Ceremonies are considered essential in my cultural heritage. They are essential as they mark a life passage. The naming ceremony introduces the child to the world and ensures that the ancestral name is given to guide the child in life. Wedding festivities are considered important in marking the climax of the courtship. In my culture, weddings are both traditional and religious. In a traditional wedding, there is a lot of dancing, eating, drinking and celebrating. I have attended a religious wedding, and it is mostly making vows before the higher being that the couple believe it. It is considered important as it helps connect the couple spiritually, and they get the values they require to guide them in the marriage (Obadare, 2018). My mother once told me that traditional marriage is considered more important among the Yoruba. There are elders who sit with the newlyweds to give them advice on how they should live. Experienced men guide the groom while women guide the bride.
My family stresses the importance of moral behavior and values that should guide us all through. Values are principles which are supposed to guide me and the rest in acting right. These values are from the Yoruba culture, which believes that the values help people to live peacefully and respect each other. I remember when we were young, we would get a serious beating if we did not follow the values we have been taught. Cheating, for example, could lead a serious punishment to the point that it could even discourage other siblings from lying. Our parents are expected to teach us values from a young age. When I was growing up, I remember my grandparents would call us together and tell us stories where we were to learn specific values to follow (Forde, 2017). Some of them are honesty, sharing, respect for every person, whether old or young, caring, loving, helping each other, and others. These values have played an important role in my life as I know how to interact with people. I rarely get into trouble because I was taught my limits from a young age. These values are passed down in generations, and someday, I will impart them to my family.
My people believe that each life has a purpose, where each individual is expected to search for the meaning of their life and yearn for the best. Yoruba idealism was introduced by Divinity-philosopher Orunmila, indicated that the Yoruba in Nigeria and those in places such as America, carried through slave trade should seek ways of improving their lives. Enlightenment is thus allowed in my culture, and that explains the western influence in most of our operations. In my family, for example, my parents believe in supporting all our dreams and ideas as long as they will improve our lives. The support is mostly through education, where my siblings and I are encouraged to work hard and reach the highest levels (Olajoke & Oluwapelumi, 2018). The Yoruba people can also be seen thriving in other areas such as business and leadership, as they all follow the idealism of yearning for the best.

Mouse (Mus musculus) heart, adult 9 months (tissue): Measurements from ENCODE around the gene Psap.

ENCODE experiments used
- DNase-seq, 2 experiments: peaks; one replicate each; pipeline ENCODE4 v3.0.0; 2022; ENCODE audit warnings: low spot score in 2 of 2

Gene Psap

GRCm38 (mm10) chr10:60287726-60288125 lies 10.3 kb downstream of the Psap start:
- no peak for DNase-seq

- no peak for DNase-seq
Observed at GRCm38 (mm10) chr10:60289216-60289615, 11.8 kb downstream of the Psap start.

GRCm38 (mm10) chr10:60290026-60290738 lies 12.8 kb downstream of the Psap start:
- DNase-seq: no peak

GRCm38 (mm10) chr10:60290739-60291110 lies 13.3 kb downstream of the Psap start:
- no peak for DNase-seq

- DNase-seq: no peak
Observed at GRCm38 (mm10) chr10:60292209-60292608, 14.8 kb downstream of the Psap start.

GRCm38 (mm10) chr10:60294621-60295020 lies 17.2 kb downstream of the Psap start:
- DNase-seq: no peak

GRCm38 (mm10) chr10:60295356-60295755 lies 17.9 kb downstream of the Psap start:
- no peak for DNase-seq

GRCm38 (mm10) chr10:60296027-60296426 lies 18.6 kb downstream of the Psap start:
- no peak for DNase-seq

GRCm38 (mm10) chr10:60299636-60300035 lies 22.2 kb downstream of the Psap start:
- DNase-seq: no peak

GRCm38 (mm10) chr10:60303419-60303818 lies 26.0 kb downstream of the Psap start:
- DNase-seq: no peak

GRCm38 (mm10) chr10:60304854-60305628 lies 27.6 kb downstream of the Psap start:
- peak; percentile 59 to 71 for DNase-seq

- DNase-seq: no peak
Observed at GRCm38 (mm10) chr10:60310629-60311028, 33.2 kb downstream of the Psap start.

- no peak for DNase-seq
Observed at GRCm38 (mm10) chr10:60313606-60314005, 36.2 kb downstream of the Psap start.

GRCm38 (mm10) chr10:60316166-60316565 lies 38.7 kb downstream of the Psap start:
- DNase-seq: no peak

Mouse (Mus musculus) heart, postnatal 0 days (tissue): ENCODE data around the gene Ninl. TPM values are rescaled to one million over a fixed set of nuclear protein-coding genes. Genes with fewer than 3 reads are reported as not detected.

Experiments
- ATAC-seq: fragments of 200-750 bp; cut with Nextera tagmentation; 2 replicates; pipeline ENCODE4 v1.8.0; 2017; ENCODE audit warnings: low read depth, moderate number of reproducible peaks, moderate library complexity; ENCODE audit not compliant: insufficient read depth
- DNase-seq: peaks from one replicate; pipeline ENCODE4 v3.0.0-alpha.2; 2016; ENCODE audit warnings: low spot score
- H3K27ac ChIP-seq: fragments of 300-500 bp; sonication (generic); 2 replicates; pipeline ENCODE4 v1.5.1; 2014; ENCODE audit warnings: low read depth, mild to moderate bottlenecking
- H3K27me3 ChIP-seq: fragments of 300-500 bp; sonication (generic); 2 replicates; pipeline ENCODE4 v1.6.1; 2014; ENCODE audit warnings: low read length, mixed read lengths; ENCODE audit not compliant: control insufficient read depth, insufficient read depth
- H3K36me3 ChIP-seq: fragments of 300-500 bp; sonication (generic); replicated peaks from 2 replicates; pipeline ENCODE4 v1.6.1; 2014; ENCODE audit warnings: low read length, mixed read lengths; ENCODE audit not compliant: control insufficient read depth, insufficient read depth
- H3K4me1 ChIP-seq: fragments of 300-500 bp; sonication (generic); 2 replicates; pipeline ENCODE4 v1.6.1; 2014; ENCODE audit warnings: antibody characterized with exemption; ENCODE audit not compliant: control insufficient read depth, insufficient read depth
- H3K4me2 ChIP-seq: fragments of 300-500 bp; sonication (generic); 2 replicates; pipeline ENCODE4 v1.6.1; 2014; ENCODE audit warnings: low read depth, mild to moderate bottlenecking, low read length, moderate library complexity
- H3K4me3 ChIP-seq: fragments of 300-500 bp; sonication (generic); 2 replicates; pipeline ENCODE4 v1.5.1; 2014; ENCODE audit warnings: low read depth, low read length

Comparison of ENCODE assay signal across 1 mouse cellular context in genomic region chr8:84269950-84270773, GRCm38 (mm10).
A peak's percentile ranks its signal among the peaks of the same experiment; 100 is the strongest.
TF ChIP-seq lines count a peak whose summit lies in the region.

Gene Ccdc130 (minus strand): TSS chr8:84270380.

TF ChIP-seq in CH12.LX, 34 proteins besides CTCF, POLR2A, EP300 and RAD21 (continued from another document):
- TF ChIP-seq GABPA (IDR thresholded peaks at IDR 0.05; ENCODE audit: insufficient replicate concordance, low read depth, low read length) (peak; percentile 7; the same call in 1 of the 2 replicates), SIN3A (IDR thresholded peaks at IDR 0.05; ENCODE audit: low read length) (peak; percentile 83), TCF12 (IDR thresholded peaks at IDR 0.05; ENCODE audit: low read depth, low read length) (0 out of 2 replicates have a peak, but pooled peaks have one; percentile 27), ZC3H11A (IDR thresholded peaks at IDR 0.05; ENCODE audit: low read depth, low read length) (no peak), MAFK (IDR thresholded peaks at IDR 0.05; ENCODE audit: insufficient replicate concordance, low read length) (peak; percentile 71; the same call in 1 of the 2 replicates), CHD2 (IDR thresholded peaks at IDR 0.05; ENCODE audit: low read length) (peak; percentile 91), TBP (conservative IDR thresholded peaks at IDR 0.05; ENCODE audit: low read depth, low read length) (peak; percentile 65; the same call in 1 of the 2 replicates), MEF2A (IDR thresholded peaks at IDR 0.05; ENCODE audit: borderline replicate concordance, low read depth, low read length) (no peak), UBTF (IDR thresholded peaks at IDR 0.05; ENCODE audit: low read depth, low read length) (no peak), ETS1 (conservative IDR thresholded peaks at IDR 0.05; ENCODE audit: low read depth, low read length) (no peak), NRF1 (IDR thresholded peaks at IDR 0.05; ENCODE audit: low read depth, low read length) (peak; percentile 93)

Aboriginal culture is made up of individuals who originate from Australia. The beliefs and practices of Aboriginal and Yoruba are very different. Aboriginal can be considered more traditional, as seen in their healing practices. There are traditional healers which are consulted by the Aboriginal people, which is different from Yoruba, who have adopted and appreciate modern medicine. Aboriginal have more faiths than Yoruba, ranging from Buddhism, Christianity, Islam, Catholic, Anglican, Orthodox, and others. However, the two cultures appreciate their music, and it is practiced are ceremonies such as weddings and burials. Aboriginal has been influenced by western culture just as Yoruba. Art in the two cultures has been carried down in generations, and it is used to signify the traditions, beliefs, and some objects among the people.
The number of foreign people settling in Nigeria has been on the rise. That increases the chance of a cultural revolution among the Yoruba occurring. Some festivals which are outdated, such as death rituals will be abandoned. The Yoruba idealism will thrive on yearning for the best life since there will be more opportunities. However, some traditions which are important among my people such as naming will be passed down to the next generations.
Forde, D. (2017). The Yoruba-Speaking Peoples of South-Western Nigeria: Western Africa Part IV. Routledge.
Larkin, B. (2000). Hausa dramas and the rise of a video culture in Nigeria. Nigerian video films, 73, 209.
Na'Allah, A. R. (2019). Yoruba Oral Tradition in Islamic Nigeria: A History of Dàdàkúàdá. Routledge.
Obadare, E. (2018). On the theological-theatrical: explaining the convergence of Pentecostalism and popular culture in Nigeria. Africa at LSE.
Olajoke, A. S., & Oluwapelumi, A. M. (2018). A Study on the Extinction of Indigenous Languages in Nigeria: Causes and Possible Solutions. Annals of Language and Literature, 2(1), 22-26.